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‘FIRST MAN’ IS A QUIETLY PROFOUND DRAMA

First Man is not the movie I expected—it’s better. It combines a truly immersive approach to space travel with an intimate story that helps define and celebrate Neil Armstrong, the first man to walk on the moon. In adapting James R. Hansen’s book, screenwriter Josh Singer (Spotlight, The Post) and director Damien Chazelle have taken a macro and micro view of this astronaut’s journey. Much of that is interior, as he suppresses his overwhelming sadness over the death of a child, but that ruminative quality is accompanied by heart-pounding action. I can’t think of another 2018 movie that opens with such a “grabber” of a sequence, a highly-charged, first-person point-of-view scene that makes us feel as if we are actually experiencing space travel on the edge…

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BEAUTIFUL BOY

Standout performances by Steve Carell and Timothée Chalamet make Beautiful Boy worthwhile and earmark it as Oscar material. It also has the novelty of being adapted from dual best-selling memoirs, Beautiful Boy by journalist David Sheff and Tweak by his son Nic Sheff. This would seem to promise fresh insights into the hell and heartbreak of addiction, but there is little here we haven’t seen before. The film is earnest but long and redundant. It feels like medicine that’s supposed to be good for us but lacks any redeeming flavor. Carell has proven himself a solid dramatic actor by now. He gives a moving performance as a father who is desperate to help his teenage son—who is sadly past the point of intervention. Chalamet, who made such a splash last year in Call…

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MALTINS ON MERCH

Well here are some words I never thought I’d say–I’ve got merch! The lovely folks at Tee Public reached out to us which got our creative juices flowing. Jessie has commissioned pieces from her talented friends and is working hard to create items that will appease and amuse cinephiles of all ages. This is definitely a work in progress, and we’re very happy to be sharing it with you. Go to https://www.teepublic.com/stores/maltin-on-movies. @leonardmaltin on twitter, instagram and facebook. @jessiemaltin on twitter and instagram. Emails can be sent to maltinmovies@gmail.com    

A STAR ISN’T BORN

The best compliment I can give the new version of A Star is Born is that I didn’t mind it. I’ve done my best to avoid previews and hype in order to view it with fresh eyes, and I think it’s pretty good. In a part crafted especially for her, Lady Gaga gives a decent-enough performance, but I can’t agree with the wild predictions I’ve read of movie stardom ahead. She has the ability to fill this specific role reasonably well, under the careful tutelage of her costar, Bradley Cooper. (Her singing voice is another matter: the woman has tremendous power and potency.) But it’s Cooper who walks away with the honors here. He is completely credible as a drug-and-drink-addicted country music star, and his vocals are…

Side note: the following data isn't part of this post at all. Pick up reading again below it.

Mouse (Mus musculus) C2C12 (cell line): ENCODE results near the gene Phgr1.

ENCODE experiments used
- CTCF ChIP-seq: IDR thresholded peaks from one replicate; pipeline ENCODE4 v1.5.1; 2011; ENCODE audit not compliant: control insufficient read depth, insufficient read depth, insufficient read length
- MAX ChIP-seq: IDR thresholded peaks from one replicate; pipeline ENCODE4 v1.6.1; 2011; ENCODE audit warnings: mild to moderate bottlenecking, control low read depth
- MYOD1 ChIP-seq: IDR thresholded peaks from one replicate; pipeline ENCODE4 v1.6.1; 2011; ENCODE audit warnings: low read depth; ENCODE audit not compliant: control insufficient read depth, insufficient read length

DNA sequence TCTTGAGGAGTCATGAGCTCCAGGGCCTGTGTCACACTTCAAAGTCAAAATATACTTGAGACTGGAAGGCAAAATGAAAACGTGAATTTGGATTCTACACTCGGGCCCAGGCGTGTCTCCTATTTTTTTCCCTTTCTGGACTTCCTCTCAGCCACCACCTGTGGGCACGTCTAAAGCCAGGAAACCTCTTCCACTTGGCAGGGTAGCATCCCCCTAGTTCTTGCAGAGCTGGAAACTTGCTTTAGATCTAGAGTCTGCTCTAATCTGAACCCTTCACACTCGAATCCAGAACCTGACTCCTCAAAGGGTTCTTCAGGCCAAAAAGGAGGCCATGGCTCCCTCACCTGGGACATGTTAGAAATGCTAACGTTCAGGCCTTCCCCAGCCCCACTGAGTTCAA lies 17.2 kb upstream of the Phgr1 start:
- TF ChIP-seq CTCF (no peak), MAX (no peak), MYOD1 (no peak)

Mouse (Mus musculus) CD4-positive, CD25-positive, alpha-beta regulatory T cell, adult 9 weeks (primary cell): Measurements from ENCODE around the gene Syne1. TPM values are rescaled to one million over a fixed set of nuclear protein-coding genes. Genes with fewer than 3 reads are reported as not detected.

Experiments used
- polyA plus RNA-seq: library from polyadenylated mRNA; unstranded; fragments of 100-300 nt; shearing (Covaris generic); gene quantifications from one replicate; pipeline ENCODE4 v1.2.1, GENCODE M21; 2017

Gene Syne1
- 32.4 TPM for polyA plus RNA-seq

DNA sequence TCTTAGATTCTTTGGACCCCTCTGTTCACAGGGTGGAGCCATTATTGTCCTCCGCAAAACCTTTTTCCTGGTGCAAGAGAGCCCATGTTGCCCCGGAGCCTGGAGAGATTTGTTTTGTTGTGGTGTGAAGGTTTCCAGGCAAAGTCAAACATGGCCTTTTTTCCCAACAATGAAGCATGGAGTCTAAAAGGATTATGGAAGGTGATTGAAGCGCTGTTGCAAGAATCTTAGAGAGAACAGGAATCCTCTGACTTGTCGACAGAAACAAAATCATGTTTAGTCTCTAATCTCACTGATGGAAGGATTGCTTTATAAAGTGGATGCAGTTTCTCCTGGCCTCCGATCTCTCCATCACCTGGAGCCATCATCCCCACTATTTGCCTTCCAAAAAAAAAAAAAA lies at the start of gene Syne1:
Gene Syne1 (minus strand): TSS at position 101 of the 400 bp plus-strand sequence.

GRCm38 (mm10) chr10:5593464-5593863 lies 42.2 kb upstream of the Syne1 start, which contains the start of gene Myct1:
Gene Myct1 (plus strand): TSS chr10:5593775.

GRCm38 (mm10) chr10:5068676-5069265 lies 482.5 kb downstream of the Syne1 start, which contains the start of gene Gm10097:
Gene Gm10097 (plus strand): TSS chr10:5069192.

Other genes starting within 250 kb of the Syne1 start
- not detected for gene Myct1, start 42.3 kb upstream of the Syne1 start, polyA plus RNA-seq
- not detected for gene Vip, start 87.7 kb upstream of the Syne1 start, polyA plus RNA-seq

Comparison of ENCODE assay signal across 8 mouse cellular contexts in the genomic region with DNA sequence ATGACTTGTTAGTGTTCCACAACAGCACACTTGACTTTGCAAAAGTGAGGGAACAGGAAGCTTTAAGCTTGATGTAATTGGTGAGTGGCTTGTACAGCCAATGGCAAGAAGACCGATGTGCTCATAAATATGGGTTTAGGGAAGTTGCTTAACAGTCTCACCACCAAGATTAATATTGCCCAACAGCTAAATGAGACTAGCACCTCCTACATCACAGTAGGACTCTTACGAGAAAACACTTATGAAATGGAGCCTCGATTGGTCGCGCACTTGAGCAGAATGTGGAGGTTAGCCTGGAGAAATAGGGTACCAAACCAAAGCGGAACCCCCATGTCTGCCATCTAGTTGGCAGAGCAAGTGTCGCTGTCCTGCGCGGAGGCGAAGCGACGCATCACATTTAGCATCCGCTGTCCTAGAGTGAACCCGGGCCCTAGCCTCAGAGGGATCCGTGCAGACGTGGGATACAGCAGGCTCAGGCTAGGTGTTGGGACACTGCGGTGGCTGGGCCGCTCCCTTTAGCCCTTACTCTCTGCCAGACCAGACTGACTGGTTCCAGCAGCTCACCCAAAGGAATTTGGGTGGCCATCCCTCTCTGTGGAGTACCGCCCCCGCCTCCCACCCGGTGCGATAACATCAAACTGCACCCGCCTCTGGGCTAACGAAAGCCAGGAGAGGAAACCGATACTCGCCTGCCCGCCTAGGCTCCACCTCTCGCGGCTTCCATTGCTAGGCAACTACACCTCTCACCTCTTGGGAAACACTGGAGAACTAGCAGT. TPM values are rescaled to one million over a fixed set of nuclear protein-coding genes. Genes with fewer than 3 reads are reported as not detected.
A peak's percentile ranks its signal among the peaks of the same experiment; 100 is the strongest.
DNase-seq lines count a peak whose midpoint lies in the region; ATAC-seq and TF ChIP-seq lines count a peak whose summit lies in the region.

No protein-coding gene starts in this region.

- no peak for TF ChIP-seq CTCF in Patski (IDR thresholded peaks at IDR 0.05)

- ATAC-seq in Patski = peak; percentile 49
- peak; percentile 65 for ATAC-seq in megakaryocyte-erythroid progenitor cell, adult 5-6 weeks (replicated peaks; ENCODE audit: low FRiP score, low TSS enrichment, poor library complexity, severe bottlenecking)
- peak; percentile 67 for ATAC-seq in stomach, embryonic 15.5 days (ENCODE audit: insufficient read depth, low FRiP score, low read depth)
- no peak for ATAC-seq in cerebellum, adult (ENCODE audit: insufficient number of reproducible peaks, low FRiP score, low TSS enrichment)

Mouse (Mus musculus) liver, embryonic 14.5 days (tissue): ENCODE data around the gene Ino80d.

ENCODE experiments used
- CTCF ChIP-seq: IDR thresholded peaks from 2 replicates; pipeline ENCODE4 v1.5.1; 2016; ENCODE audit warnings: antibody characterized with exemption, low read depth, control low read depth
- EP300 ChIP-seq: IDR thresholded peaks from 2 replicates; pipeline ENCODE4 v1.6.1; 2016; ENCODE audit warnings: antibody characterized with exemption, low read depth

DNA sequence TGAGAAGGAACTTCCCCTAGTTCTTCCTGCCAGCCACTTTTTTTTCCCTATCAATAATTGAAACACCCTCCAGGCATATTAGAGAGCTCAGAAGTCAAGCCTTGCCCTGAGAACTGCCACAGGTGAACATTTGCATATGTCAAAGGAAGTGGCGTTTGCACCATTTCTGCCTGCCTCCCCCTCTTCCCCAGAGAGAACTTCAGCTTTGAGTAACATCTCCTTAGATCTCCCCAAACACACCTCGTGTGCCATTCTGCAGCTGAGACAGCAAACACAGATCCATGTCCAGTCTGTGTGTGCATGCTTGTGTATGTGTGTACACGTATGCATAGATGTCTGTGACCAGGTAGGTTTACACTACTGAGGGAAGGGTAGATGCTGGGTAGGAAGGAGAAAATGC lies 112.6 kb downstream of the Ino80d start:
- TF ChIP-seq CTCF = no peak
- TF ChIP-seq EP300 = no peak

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CRITERION SPOTLIGHTS DIETRICH, LOMBARD, AND LUBITSCH

The Criterion Collection remains the Gold Standard for DVDs and Blu-rays. While they cast a wide net over world cinema and contemporary releases by true auteurs, they truly win my heart when they approach Hollywood classics. Several new releases bear that out in fine fashion.   DIETRICH & VON STERNBERG IN HOLLYWOOD is a boxed set that scores an A+ for merely providing beautiful high-definition transfers of six of the most exotic, indulgently exquisite movies ever made: Morocco, Dishonored, Shanghai Express, Blonde Venus, The Scarlet Empress, and The Devil is a Woman. To quote the promotional copy, “Over the course of six films produced by Paramount in the 1930s, the pair refined their shared fantasy of pleasure, beauty and excess.” There are a variety of…

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THE OLD MAN & THE GUN

I’ve always enjoyed watching Robert Redford onscreen, and although he’s no longer a youngster he retains every bit of the star quality that blossomed sixty years ago. The Old Man & the Gun is a vehicle in the best sense of that term, a good story that showcases its leading man to best advantage. (Nothing if not self-aware, Redford acquired the screen rights to this true story as reported in The New Yorker and brought it to director David Lowery, whom he enjoyed working with on Pete’s Dragon.) He plays an unlikely character that I doubt anyone would invent because he’d scarcely be believable: a gentleman bank robber, and a good one at that. He’s been arrested sixteen times and managed to escape every single time. He is so  unassuming…

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THE PREDATOR

This continuation of the Predator series from writer-director Shane Black starts out well and then peters out. Too bad: I was in its grip for a long time. The storyline is difficult to synopsize—and that’s putting it mildly. Suffice it to say that a towering, ugly alien has landed on Earth. A secret branch of the U.S. government is examining him when he awakens and all hell breaks loose. A maverick Army sniper (Boyd Holbrook) accidentally gets involved, along with a gun-toting biologist (Olivia Munn). Holbrook winds up being committed to a psychiatric hospital and is placed in a bus with a bunch of “loonies.” They eventually band together to save themselves and, in the process, do the right thing…especially when Holbrook’s young son (Jacob Tremblay) is…

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